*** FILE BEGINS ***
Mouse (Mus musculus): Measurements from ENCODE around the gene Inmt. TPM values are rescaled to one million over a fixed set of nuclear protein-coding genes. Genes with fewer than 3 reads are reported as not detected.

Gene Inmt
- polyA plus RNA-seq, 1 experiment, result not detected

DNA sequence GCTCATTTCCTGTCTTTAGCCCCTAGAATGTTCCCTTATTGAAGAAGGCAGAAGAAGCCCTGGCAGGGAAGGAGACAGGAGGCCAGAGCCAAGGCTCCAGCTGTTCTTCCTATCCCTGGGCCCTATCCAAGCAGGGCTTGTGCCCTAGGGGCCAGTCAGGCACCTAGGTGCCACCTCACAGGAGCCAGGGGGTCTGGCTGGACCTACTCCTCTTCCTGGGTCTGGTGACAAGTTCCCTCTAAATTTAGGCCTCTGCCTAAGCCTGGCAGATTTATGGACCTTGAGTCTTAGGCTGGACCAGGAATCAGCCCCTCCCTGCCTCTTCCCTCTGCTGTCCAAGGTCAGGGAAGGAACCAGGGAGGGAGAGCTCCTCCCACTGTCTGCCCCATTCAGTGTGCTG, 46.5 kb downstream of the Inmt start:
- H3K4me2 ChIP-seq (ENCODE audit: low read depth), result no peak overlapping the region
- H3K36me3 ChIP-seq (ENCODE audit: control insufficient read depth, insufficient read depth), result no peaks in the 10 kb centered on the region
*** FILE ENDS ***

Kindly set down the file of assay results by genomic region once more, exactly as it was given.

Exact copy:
Mouse (Mus musculus): Measurements from ENCODE around the gene Inmt. TPM values are rescaled to one million over a fixed set of nuclear protein-coding genes. Genes with fewer than 3 reads are reported as not detected.

Gene Inmt
- polyA plus RNA-seq, 1 experiment, result not detected

DNA sequence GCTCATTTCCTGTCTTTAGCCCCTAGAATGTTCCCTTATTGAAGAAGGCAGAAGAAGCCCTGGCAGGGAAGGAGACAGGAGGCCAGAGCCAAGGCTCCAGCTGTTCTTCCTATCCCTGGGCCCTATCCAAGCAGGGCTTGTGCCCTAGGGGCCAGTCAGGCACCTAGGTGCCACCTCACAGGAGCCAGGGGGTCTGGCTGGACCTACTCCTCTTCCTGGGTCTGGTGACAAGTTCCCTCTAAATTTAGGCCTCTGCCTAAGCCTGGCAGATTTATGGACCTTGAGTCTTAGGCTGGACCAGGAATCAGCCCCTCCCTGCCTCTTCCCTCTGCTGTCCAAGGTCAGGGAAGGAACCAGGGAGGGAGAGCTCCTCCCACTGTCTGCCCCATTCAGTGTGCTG, 46.5 kb downstream of the Inmt start:
- H3K4me2 ChIP-seq (ENCODE audit: low read depth), result no peak overlapping the region
- H3K36me3 ChIP-seq (ENCODE audit: control insufficient read depth, insufficient read depth), result no peaks in the 10 kb centered on the region